That is despite a less than ideal season in the NBA where Mills struggled for minutes at Atlanta before being traded to Miami, where he saw more game time early as injuries tested the Heat’s backcourt depth.

Mills’ performances in the warm-up games have to be a cause for concern too, with the veteran going 1-for-11 from the field on Thursday night after eight scoreless minutes on two field goal attempts in Tuesday’s win.

It follows a World Cup campaign where Mills also struggled to consistently find his shot.

Still, if there is a major question mark over this Boomers team heading into Paris it is whether it has that one guy who is capable of consistently making buckets like Mills did with his 42-point heroics against Slovenia at the Tokyo Games.

Is Patty still capable of that sort of performance? Maybe not. And he definitely didn’t provide the sort of consistent shooting the Boomers needed from him at the World Cup, especially when you consider the disadvantage Australia is at on defence with Mills and Giddey sharing the backcourt.

Which is why four-time Olympian Shane Heal suggested in a column for news.com.au that Mills should start off the bench as more of a scoring spark plug.

Either way, Mills will be on the plane to Paris.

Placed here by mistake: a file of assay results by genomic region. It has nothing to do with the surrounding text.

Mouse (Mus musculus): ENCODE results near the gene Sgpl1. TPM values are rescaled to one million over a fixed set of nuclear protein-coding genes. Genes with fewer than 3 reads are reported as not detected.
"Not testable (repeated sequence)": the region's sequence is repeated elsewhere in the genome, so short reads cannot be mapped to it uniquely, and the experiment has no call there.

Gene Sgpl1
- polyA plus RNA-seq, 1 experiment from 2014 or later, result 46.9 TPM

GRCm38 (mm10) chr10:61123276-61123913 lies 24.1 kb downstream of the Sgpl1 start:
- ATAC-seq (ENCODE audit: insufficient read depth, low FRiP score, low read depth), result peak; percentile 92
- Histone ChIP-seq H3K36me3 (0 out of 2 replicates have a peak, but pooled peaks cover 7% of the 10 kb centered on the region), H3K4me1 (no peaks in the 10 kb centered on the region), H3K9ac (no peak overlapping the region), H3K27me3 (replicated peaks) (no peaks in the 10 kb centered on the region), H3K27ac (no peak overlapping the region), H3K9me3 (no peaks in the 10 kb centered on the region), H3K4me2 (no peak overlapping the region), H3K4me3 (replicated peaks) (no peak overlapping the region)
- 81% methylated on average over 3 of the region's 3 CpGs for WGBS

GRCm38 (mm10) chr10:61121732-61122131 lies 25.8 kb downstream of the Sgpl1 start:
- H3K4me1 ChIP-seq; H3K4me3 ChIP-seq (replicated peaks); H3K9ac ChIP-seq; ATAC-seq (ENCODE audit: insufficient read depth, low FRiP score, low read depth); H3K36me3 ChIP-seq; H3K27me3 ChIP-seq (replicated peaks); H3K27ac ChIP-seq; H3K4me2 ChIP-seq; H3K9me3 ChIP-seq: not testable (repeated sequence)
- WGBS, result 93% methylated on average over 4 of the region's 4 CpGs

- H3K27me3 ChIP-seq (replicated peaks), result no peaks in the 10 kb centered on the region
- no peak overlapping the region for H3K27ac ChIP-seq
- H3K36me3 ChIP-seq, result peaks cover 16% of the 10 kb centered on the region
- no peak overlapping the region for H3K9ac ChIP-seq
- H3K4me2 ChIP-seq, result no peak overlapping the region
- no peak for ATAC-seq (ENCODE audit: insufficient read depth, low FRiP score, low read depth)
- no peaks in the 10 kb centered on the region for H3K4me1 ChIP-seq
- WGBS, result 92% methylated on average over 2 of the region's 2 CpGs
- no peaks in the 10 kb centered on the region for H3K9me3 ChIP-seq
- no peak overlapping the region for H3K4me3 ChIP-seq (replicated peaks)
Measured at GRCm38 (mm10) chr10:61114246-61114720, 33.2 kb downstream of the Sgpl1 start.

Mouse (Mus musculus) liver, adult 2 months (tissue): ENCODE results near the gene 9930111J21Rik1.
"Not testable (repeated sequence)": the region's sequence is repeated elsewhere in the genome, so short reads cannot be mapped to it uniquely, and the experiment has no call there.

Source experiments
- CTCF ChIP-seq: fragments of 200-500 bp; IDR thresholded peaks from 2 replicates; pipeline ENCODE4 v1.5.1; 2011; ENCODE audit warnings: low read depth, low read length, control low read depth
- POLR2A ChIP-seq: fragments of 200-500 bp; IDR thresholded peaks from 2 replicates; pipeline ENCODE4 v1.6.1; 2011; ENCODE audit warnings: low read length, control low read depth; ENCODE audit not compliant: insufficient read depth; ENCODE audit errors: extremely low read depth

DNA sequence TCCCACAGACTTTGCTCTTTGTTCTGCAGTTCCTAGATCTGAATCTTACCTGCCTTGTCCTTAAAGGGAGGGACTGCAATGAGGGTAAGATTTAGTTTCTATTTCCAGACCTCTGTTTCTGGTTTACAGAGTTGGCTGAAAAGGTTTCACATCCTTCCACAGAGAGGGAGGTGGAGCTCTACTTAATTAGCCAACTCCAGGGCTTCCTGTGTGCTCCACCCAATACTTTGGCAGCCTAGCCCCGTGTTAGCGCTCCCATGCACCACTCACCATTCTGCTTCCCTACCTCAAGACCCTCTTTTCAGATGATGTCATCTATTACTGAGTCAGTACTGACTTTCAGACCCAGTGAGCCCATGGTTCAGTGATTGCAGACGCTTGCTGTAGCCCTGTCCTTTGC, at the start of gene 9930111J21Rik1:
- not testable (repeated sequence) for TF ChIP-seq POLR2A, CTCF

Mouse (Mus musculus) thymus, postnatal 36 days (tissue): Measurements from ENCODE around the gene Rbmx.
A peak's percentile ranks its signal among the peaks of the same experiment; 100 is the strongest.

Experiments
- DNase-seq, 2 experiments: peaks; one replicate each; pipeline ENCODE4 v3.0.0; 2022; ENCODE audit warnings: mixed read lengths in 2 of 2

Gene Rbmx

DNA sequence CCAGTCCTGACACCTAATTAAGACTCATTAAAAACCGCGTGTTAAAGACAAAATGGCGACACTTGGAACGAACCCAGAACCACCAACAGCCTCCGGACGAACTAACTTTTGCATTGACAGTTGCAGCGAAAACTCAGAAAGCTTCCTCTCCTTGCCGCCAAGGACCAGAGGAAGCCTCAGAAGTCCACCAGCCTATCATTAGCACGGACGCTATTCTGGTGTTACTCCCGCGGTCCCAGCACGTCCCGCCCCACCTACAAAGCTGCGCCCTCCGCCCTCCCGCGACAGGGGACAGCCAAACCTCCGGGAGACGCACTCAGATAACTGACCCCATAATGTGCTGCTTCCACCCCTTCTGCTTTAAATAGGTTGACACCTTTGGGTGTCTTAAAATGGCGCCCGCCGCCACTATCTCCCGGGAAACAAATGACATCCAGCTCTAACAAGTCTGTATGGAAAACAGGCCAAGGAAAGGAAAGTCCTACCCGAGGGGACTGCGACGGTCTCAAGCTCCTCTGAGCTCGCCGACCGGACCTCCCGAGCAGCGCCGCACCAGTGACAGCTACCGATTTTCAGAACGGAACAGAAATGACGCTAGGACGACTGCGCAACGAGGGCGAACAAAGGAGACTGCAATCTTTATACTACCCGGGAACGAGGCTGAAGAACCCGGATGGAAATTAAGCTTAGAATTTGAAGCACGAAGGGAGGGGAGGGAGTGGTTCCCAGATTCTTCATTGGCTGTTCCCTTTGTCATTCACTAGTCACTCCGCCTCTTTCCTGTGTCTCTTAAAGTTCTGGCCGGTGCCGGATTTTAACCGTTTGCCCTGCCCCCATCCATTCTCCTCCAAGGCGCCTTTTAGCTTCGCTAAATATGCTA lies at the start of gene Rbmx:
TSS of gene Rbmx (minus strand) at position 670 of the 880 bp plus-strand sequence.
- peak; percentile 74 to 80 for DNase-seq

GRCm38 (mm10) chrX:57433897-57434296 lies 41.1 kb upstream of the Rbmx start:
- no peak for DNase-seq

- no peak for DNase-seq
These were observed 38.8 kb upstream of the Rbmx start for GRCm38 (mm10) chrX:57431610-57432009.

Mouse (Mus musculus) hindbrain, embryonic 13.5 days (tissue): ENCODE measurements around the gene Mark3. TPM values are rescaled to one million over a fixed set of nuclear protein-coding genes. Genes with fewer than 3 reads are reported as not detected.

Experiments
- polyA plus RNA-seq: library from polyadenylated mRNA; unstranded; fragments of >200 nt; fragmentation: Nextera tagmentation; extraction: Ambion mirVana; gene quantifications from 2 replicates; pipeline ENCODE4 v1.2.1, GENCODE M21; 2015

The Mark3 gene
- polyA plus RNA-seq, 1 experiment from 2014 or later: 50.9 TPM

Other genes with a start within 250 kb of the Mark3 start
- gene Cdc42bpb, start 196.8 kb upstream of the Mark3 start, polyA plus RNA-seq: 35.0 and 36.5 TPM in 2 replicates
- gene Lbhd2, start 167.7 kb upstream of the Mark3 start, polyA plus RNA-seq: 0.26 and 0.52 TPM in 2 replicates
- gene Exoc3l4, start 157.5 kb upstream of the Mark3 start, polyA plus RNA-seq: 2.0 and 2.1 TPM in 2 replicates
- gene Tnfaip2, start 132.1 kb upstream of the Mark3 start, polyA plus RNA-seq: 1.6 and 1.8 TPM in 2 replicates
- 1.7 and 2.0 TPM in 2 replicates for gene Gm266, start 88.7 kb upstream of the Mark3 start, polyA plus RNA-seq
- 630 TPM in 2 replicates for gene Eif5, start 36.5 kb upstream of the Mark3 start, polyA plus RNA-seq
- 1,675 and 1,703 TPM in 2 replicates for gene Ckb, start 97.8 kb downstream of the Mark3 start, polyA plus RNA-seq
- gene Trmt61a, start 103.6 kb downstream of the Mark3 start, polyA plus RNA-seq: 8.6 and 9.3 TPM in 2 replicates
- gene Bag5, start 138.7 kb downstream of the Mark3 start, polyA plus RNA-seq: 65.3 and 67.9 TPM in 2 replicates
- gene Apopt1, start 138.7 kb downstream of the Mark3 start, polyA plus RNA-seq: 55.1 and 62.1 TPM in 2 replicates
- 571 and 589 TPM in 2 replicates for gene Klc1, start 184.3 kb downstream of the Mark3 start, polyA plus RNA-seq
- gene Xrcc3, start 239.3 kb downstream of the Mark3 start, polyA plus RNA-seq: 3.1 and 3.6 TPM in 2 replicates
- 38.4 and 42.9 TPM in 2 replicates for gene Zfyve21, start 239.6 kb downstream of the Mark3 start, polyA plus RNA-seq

Patty Mills hasn’t found his shooting rhythm yet. (Photo by Graham Denholm/Getty Images)Source: Getty Images

Moving onto the frontcourt, you can add Jock Landale and Duop Reath to the list of locks for the Boomers’ 12-man squad that is off to Paris.

Landale was set to be a big part of Australia’s FIBA World Cup campaign last year before being ruled out with an ankle injury that ended up disrupting his pre-season at Houston.

He will obviously be a welcome addition with his size on the defensive end while Reath will operate as a floor-spacing big for the Boomers, having flashed his potential in an expanded role last year with Landale sidelined before going on to really emerge in the NBA for the Trail Blazers.

Reath averaged 9.1 points and 3.7 rebounds per game in his rookie season in the league, shooting 35.9 per cent from downtown and made an immediate impact in Tuesday’s warm-up game against China on both ends of the floor.